How to Use Data to Power Your Content

Data driven content marketing

In today’s market, it is common knowledge that large companies often mine user data in order to empower their product and increase revenue.

Facebook uses data mining in order to better direct advertisements, Google uses data mining to provide better search results, and one of the reasons that Microsoft is giving Windows 10 away for free is because it tracks user data better than previous versions of Windows.

Big companies track and analyze data because it allows those companies to offer a better user experience. While they don’t have the same resources for data mining, smaller companies can similarly benefit from data collection and analysis.

Using the right tools and techniques, content marketers of any size can use data to power content.

The Right Tools for the Job

Companies like Google have literally spent billions of dollars gathering and analyzing data. There simply isn’t any way that your business can use data in the same way. However, that doesn’t mean you can’t gain and analyze useful data with the right tools.

If you are creative, you don’t even need professional tools. While tools like Google Analytics will tell you exactly how how many page views your content is getting, you can get a similar benefit by creating a poll that directly relates to the interests of your audience.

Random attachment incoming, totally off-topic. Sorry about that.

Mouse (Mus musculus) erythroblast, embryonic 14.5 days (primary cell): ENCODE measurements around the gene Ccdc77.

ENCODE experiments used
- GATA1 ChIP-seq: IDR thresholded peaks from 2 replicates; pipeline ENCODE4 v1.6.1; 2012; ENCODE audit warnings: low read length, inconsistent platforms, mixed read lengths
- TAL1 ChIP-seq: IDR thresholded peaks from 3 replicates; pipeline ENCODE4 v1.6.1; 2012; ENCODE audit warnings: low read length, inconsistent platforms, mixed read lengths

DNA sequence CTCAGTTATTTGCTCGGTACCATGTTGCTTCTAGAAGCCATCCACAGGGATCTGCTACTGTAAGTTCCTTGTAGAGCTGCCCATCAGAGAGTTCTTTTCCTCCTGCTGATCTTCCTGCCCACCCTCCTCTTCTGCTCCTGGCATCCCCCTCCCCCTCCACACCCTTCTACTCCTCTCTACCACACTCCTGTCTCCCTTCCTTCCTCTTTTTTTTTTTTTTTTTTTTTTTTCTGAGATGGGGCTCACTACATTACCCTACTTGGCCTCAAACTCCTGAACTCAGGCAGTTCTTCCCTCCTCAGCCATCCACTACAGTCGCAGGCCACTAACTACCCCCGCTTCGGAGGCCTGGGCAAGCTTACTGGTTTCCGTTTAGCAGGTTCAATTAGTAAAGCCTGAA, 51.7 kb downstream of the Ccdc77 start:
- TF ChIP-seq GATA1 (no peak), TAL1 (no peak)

The numbers won’t be exact, but because interaction is voluntary, it will give you a good sense of how well your content engages your audience.

Choosing Your Data

Collecting data is only useful if you collect the right data. What type of data you need to collect depends on various factors, including your business goals, your audience interests, the industry of your business, and the purpose of the content you are creating.

For starters, you almost always want to collect data on the reach of your content. This doesn’t mean just how many people are seeing it, but also how much it is being shared and how much time your audience spends looking at your content. That kind of data is useful for determining whether you are connecting with your target audience.

In addition, you want to collect data that more directly relates to your industry or customer base.

For example, if you run a car rental service, you should collect data on what types of cars are rented at various times of the year. If that data shows that SUVs rentals increase by 50% during the summer months, you can schedule your marketing content to highlight your available SUVs shortly before and during those months.

Using the Data

The above example is just one way you can use data to implement your content marketing strategy. It is an example of using data analysis specifically for demographic targeting.

Another way to use data to power your content is using data to reinforce the substance of your content. This article from Quick Sprout perfectly highlights how that is done. Supporting data is sprinkled throughout the article, usually in a graphic that visually emphasizes the point being made.

By sharing interesting data with your audience, your content becomes more engaging and appears more trustworthy.

By using a mixture of data sharing and audience targeting, your data collection and analysis efforts are almost certain to produce higher audience engagement, retention, and action.


Article by

Mickey has degrees in linguistics and logic from a top 25 university. He has been writing online for the approximately five years, specializing in gaming, hobbies, and media. He has never missed a deadline. Quality and speed are equally important to Mickey and he'll never sacrifice one for the other.

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